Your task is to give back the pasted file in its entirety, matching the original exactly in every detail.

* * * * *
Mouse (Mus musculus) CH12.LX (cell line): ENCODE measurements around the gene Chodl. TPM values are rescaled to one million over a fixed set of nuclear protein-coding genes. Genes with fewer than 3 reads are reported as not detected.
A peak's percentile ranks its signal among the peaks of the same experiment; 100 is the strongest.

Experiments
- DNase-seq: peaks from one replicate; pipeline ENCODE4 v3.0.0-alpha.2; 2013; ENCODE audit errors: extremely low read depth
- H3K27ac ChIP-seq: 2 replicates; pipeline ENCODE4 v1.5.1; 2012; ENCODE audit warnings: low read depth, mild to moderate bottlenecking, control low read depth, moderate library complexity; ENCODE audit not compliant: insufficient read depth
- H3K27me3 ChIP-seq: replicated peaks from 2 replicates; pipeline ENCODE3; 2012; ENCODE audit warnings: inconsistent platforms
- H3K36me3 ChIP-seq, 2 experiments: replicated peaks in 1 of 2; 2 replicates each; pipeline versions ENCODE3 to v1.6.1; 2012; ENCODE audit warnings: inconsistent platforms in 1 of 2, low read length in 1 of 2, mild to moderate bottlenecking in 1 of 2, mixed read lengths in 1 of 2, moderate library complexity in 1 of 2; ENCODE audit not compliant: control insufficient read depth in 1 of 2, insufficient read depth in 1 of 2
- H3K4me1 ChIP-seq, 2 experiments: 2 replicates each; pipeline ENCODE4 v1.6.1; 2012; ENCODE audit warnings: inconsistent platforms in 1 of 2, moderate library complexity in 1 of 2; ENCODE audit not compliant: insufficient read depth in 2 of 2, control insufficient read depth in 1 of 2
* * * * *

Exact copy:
Mouse (Mus musculus) CH12.LX (cell line): ENCODE measurements around the gene Chodl. TPM values are rescaled to one million over a fixed set of nuclear protein-coding genes. Genes with fewer than 3 reads are reported as not detected.
A peak's percentile ranks its signal among the peaks of the same experiment; 100 is the strongest.

Experiments
- DNase-seq: peaks from one replicate; pipeline ENCODE4 v3.0.0-alpha.2; 2013; ENCODE audit errors: extremely low read depth
- H3K27ac ChIP-seq: 2 replicates; pipeline ENCODE4 v1.5.1; 2012; ENCODE audit warnings: low read depth, mild to moderate bottlenecking, control low read depth, moderate library complexity; ENCODE audit not compliant: insufficient read depth
- H3K27me3 ChIP-seq: replicated peaks from 2 replicates; pipeline ENCODE3; 2012; ENCODE audit warnings: inconsistent platforms
- H3K36me3 ChIP-seq, 2 experiments: replicated peaks in 1 of 2; 2 replicates each; pipeline versions ENCODE3 to v1.6.1; 2012; ENCODE audit warnings: inconsistent platforms in 1 of 2, low read length in 1 of 2, mild to moderate bottlenecking in 1 of 2, mixed read lengths in 1 of 2, moderate library complexity in 1 of 2; ENCODE audit not compliant: control insufficient read depth in 1 of 2, insufficient read depth in 1 of 2
- H3K4me1 ChIP-seq, 2 experiments: 2 replicates each; pipeline ENCODE4 v1.6.1; 2012; ENCODE audit warnings: inconsistent platforms in 1 of 2, moderate library complexity in 1 of 2; ENCODE audit not compliant: insufficient read depth in 2 of 2, control insufficient read depth in 1 of 2